There is a Hasidic story of a rabbi who tells his students, “Everything God created has a purpose,” to which a student asks, “What is the purpose of atheism,” and the rabbi replies, “When a poor person asks for your help imagine there is no God to help this man and you alone can help this person.” In this way even atheism can serve a holy purpose.
What this story suggests is that it is possible for atheists and believers to find common ground in working to end poverty and helping others in need.
Dr. Martin Luther King was a Baptist minister, however, when he was organizing the civil rights movement he never hesitated to work with atheists, skeptics and non-believers. When he was criticized for this approach he replied, “I’d rather work with a committed humanist than an uncommitted Christian.”
In more recent times the activist Chris Stedman has written about his efforts to work with interfaith coalitions. His autobiography is called Faitheist: How an Atheist Found Common Ground with the Religious. The title came from a derogatory comment when a fellow atheist dismissed Stedman’s interfaith work by calling him a faitheist.
So the term faitheist was not originally intended as a compliment, nevertheless, Stedman openly embraces the term as a positive description of who he is and the work he does.
Stedman argues that being an atheist isn’t enough because there are racist and sexist and xenophobic atheists in the world. For this reason, he’d rather work with a committed person of faith than an uncommitted humanist.
Stedman says he wants to change the trajectory of the relationship of atheists and believers from a story of conflict to a story of cooperation, changing the tone from a monologue to dialogue. He envisions a world where we move beyond toxic atheism and toxic religious reactionary impulses, moving past tearing each other down and toward building a better world together. He is not interested in celebrating diversity in a superficial way but in actively engaged pluralism, recognizing real differences but also making common cause.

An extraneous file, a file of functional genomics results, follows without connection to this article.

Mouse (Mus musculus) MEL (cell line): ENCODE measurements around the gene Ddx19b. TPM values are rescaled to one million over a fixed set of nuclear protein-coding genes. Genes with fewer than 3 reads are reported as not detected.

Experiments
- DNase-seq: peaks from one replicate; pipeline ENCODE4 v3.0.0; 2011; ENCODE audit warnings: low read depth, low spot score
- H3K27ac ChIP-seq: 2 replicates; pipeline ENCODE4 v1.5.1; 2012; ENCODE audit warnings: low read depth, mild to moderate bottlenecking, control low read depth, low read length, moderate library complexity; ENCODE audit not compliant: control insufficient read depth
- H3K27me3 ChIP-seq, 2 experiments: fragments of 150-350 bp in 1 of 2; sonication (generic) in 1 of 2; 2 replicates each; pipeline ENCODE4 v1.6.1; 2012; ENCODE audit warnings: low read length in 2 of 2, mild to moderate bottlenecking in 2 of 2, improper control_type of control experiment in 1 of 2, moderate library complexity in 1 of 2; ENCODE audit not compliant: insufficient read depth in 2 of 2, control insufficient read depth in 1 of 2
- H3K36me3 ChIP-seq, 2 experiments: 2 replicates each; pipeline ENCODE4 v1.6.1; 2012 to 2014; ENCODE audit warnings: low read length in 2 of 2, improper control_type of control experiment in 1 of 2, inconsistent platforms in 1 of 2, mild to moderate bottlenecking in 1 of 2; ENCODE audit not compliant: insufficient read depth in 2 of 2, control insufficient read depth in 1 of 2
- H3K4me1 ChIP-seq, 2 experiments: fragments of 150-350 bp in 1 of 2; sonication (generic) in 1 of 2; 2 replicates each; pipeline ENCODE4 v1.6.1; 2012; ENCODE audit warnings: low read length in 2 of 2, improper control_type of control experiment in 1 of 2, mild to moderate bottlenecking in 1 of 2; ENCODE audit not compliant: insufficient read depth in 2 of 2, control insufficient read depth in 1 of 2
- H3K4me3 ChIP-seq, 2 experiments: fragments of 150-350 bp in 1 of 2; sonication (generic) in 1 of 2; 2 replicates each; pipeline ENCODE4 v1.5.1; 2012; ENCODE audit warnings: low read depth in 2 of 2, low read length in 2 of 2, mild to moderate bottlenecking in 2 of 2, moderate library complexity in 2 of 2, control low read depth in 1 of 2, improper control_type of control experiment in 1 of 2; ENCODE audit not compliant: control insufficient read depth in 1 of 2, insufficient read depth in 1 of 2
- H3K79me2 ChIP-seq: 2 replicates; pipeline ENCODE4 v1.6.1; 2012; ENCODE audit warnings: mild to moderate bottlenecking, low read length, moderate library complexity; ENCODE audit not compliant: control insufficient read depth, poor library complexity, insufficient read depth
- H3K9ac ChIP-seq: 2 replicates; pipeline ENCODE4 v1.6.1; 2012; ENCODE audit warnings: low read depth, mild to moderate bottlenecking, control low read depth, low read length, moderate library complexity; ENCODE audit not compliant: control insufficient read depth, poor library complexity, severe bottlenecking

So it’s no mystery why his book was published by Beacon Press, a publisher connected to the Unitarian Universalist Association because one of the most important dimensions of our faith is the desire to create the conditions where people of all faiths and beliefs can find common ground and work together for the common good.
Our interfaith approach is not just something we practice “out there” in the world. We practice it “in here” within the walls of our church.
John Murray Atwood, who was a Universalist minister and dean of the Canton Theological School at Saint Lawrence University once commented on the presence of atheists and believers his church by saying, “The Universalist Church includes people who put their faith in God and those who put their faith in humanity and those who put their faith in both.” Ours is a faith grounded in engaged pluralism, not minimizing difference but working together and making common cause.
This week a friend who is a member of another faith posted these words online, “God is bigger than your past, your depression, your pain, your hate, your anger, your doubt, your fear.”
These words stuck with me because I often say, “In the Unitarian Universalist Church we do not have to believe in God but we need to believe in something bigger than ourselves,” something bigger than our past, our depression, our pain, our hate, our anger. We may not all have the same name for that “something bigger” than ourselves, but without a connection to it we experience a failure to thrive.
Recently I have been leading a class on the book by Bruce Marshall In Later Years: Finding Meaning and Spirit in Aging. Bruce is the person who came in as a consultant to help start our pastoral care program here at TVUUC. Currently he is working as a chaplain for a retirement home and it is this experience he brings to the book.
When Bruce speaks to finding Spirit in aging he is speaking about finding something bigger than ourselves. He defines spirit by saying, “Spirit has to do with the energy of our lives, the life force that keeps us active and dynamic….Spirit connects us the force of existence: the energy that creates, sustains and renews.”
Now if you take this definition and understanding of spirituality seriously then the important questions are not, “Is there a God?” or “Is there life after death?” Instead the essential spiritual question is, “What gives us life?” What animates us and makes us feel fully alive.
Bruce contends that as we age and lose our capacity to do many things we have more time for contemplation, “Contemplative spirituality finds expressions in many faiths. At its center is the affirmation that we can draw closer to the force that gives us life. In some traditions that force is named God, while others use different terms to identify the essential energy of being: the Tao, Allah, nature, the light, the ground of being. The contemplative aspires to be present to what is life-giving, renewing, liberating.”